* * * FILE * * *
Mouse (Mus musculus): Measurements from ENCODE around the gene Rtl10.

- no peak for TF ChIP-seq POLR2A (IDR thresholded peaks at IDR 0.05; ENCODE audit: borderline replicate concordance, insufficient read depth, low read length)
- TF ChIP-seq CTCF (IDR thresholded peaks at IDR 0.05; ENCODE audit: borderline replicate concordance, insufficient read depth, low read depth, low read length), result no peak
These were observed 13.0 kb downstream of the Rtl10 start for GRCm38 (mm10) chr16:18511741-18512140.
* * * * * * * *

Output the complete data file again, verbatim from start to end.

Mouse (Mus musculus): Measurements from ENCODE around the gene Rtl10.

- no peak for TF ChIP-seq POLR2A (IDR thresholded peaks at IDR 0.05; ENCODE audit: borderline replicate concordance, insufficient read depth, low read length)
- TF ChIP-seq CTCF (IDR thresholded peaks at IDR 0.05; ENCODE audit: borderline replicate concordance, insufficient read depth, low read depth, low read length), result no peak
These were observed 13.0 kb downstream of the Rtl10 start for GRCm38 (mm10) chr16:18511741-18512140.